Last Week: Yellen & Co. reiterated that’s its in no rush to cool the economy and stood pat on interest rates in a sleeper of a Fed meeting. The release of Q1 GDP uninspired at 0.5%, the weakest in two years. Oil breached $46 a barrel, aided by a weakening US dollar, helped to fuel the selloff in bonds and drive yields slightly higher. The 10-year Treasury traded lower by 8 basis points to 1.8333%, while 1-month LIBOR traded lower by 9 basis points to .4357%.
This Week: Friday’s Jobs data for April will dominate the week. We’re expecting a strong 240K increase in payrolls, a decline in the unemployment rate to 4.9% from 5.0%, and an above trend 0.3% increase in average hourly earnings.
Other Tier-1 data and Federal Reserve member speeches pepper the week, with reads on manufacturing, construction, auto sales, the trade deficit, the service sector and factory orders all expected to paint an economic picture of continued shallow, slow but steady expansion.
Take Away: After the Fed non-event last week, markets are lacking any real conviction as they navigate a no man`s land of sorts, waiting for clearer signals from economic data and global events (e.g. Brexit) to determine the summer’s interest rate picture. This week’s data dump will help move things along.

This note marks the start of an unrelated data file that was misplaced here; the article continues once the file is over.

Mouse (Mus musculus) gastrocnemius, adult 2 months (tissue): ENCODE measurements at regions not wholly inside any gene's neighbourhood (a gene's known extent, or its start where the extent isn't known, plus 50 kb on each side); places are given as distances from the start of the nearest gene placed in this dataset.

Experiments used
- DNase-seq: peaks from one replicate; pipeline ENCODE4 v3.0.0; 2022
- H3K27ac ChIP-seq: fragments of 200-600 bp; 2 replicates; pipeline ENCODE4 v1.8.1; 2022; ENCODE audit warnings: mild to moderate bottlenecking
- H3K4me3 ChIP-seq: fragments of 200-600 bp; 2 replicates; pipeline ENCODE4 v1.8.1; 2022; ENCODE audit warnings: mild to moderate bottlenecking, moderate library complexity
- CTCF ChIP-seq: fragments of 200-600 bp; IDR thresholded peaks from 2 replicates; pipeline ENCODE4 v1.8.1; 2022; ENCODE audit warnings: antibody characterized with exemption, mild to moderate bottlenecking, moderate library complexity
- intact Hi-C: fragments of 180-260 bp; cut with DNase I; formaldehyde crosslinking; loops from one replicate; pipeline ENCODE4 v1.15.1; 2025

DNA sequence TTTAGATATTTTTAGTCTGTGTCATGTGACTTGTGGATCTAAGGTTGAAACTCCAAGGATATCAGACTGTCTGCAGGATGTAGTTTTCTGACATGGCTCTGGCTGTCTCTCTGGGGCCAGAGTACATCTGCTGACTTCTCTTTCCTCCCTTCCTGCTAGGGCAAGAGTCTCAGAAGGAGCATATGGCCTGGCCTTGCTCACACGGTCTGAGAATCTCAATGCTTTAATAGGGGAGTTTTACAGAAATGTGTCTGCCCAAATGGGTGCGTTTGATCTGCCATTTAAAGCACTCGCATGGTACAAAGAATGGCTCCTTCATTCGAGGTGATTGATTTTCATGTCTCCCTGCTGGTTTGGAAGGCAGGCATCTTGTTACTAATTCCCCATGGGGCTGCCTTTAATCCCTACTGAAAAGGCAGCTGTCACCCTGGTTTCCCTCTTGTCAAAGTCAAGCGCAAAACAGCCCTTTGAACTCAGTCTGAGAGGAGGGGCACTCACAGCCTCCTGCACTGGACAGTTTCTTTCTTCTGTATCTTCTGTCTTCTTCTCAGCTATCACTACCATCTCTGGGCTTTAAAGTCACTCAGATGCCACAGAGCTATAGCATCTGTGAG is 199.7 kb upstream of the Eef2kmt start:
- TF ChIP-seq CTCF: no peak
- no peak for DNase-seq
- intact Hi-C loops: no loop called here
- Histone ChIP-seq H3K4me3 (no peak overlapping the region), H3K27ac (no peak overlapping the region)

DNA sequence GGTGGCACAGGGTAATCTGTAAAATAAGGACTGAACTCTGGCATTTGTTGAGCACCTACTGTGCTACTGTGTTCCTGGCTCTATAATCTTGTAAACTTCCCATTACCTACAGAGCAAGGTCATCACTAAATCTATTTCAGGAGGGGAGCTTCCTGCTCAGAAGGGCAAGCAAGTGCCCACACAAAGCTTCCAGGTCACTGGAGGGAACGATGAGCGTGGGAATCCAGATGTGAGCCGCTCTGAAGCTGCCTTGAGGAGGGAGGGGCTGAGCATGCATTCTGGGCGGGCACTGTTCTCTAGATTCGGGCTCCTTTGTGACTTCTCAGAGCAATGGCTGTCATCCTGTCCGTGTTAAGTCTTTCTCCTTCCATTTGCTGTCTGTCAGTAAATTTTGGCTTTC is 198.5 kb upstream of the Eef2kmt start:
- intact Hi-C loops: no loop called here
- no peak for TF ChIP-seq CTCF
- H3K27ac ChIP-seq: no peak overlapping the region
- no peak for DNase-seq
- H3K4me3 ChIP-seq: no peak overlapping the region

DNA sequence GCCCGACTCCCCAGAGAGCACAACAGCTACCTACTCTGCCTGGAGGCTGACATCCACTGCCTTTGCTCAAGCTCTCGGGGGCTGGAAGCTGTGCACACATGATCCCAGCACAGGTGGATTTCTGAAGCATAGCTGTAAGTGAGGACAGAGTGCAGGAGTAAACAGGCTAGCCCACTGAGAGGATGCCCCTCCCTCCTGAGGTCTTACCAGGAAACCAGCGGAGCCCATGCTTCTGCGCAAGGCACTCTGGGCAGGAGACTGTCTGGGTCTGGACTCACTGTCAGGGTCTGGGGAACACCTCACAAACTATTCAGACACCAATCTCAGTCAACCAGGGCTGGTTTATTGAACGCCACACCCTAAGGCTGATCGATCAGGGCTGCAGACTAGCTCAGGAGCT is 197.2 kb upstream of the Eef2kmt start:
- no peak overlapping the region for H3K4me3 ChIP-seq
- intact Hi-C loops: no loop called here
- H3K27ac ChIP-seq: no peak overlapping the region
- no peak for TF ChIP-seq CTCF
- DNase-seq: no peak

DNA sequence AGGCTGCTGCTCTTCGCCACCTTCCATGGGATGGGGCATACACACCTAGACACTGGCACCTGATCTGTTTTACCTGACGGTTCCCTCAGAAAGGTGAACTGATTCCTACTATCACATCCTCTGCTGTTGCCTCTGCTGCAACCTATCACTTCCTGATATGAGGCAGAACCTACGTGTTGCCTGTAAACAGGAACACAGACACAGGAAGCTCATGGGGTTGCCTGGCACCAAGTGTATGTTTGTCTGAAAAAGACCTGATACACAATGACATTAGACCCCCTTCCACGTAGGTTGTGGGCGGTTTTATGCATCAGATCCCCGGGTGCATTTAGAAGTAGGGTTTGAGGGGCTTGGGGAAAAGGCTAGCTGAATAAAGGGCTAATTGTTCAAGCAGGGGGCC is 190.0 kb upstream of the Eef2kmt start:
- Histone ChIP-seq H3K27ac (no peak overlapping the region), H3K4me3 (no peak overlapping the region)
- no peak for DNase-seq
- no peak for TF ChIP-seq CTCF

Last week’s weak read of Q1 GDP was expected, but markets aren’t really buying the idea of a Q2 GDP rebound as we’ve seen in years past. As such, traders are tempering their willingness to believe in the Fed`s baby steps towards another rate hike in June or July.
The market is wrong to underestimate Fed`s resolve to hike at least twice this year, and we still expect a hike in June. Why? As we’ve said before, as long and initial jobless claims stay within their expected range (they have), the jobs engine keeps humming (it has), inflation continues to creep higher (it has) and the unemployment rate continues to tick lower (it hasn’t but we think we’ll see a tick lower this week), then most of the Fed’s maximum employment and stable prices mandate will have been met. If these trends continue, the Fed will have to hike sooner rather than later.